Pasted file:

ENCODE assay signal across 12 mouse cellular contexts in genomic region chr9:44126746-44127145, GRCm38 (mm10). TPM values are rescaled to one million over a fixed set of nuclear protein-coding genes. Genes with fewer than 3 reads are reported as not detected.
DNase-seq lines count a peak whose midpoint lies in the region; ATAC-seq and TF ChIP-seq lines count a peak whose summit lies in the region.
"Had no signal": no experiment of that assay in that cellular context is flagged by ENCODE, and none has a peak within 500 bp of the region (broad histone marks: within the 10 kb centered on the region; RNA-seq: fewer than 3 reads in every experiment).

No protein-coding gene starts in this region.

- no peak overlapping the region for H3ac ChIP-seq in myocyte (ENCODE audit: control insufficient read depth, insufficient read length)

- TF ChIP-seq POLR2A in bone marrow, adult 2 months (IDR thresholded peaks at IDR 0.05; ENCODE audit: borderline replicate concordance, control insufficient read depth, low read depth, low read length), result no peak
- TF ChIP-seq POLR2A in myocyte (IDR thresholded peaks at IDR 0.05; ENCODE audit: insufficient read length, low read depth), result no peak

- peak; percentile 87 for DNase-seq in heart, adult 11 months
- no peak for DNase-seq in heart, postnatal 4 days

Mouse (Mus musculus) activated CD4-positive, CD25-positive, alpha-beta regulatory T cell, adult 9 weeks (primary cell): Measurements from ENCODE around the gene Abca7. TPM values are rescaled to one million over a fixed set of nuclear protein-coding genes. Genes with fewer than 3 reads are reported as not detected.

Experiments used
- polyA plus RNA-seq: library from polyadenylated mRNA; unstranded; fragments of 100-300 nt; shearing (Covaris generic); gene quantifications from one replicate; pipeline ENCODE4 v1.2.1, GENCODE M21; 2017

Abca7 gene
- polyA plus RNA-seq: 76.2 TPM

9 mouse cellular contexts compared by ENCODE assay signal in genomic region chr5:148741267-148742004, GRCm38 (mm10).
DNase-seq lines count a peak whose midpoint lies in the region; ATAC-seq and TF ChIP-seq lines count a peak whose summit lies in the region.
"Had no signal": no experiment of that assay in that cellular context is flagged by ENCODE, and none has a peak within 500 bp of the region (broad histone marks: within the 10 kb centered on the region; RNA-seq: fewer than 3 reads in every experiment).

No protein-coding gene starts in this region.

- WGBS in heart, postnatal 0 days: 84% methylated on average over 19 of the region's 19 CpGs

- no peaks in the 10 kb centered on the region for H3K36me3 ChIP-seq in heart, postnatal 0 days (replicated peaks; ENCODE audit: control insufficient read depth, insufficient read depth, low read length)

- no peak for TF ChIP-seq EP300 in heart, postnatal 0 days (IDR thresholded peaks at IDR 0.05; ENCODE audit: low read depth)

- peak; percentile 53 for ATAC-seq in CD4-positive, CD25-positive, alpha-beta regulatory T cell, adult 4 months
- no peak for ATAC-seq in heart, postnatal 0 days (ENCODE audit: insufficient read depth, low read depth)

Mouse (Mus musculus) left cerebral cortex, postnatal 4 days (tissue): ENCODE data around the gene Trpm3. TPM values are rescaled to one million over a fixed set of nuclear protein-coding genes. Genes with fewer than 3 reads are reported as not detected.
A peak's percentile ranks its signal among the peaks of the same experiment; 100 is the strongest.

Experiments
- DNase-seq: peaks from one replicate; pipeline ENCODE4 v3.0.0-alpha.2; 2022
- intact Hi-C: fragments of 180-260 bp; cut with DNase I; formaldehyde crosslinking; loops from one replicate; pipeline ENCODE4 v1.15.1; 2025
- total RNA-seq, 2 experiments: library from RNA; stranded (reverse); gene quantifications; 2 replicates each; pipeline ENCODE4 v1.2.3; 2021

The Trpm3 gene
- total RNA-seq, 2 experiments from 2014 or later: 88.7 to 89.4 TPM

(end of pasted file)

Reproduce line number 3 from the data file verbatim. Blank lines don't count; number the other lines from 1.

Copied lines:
"Had no signal": no experiment of that assay in that cellular context is flagged by ENCODE, and none has a peak within 500 bp of the region (broad histone marks: within the 10 kb centered on the region; RNA-seq: fewer than 3 reads in every experiment).